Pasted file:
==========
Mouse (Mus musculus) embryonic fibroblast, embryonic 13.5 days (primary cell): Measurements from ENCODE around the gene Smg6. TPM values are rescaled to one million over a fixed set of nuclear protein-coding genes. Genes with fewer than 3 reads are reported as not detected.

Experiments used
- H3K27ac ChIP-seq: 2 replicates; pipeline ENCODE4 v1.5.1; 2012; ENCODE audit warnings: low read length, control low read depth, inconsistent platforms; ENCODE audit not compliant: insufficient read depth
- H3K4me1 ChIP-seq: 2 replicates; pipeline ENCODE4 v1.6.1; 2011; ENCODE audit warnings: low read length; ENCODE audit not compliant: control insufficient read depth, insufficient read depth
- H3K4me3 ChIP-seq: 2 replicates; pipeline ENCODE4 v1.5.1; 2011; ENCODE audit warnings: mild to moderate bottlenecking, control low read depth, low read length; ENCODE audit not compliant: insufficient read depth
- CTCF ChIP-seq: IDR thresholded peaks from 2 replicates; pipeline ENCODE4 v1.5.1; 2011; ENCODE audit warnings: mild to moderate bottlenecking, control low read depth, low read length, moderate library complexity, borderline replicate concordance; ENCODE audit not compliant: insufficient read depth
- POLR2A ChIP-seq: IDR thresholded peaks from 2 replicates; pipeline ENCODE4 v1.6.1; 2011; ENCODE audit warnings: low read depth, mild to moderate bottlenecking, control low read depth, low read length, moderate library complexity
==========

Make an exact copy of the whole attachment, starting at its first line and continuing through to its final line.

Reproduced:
Mouse (Mus musculus) embryonic fibroblast, embryonic 13.5 days (primary cell): Measurements from ENCODE around the gene Smg6. TPM values are rescaled to one million over a fixed set of nuclear protein-coding genes. Genes with fewer than 3 reads are reported as not detected.

Experiments used
- H3K27ac ChIP-seq: 2 replicates; pipeline ENCODE4 v1.5.1; 2012; ENCODE audit warnings: low read length, control low read depth, inconsistent platforms; ENCODE audit not compliant: insufficient read depth
- H3K4me1 ChIP-seq: 2 replicates; pipeline ENCODE4 v1.6.1; 2011; ENCODE audit warnings: low read length; ENCODE audit not compliant: control insufficient read depth, insufficient read depth
- H3K4me3 ChIP-seq: 2 replicates; pipeline ENCODE4 v1.5.1; 2011; ENCODE audit warnings: mild to moderate bottlenecking, control low read depth, low read length; ENCODE audit not compliant: insufficient read depth
- CTCF ChIP-seq: IDR thresholded peaks from 2 replicates; pipeline ENCODE4 v1.5.1; 2011; ENCODE audit warnings: mild to moderate bottlenecking, control low read depth, low read length, moderate library complexity, borderline replicate concordance; ENCODE audit not compliant: insufficient read depth
- POLR2A ChIP-seq: IDR thresholded peaks from 2 replicates; pipeline ENCODE4 v1.6.1; 2011; ENCODE audit warnings: low read depth, mild to moderate bottlenecking, control low read depth, low read length, moderate library complexity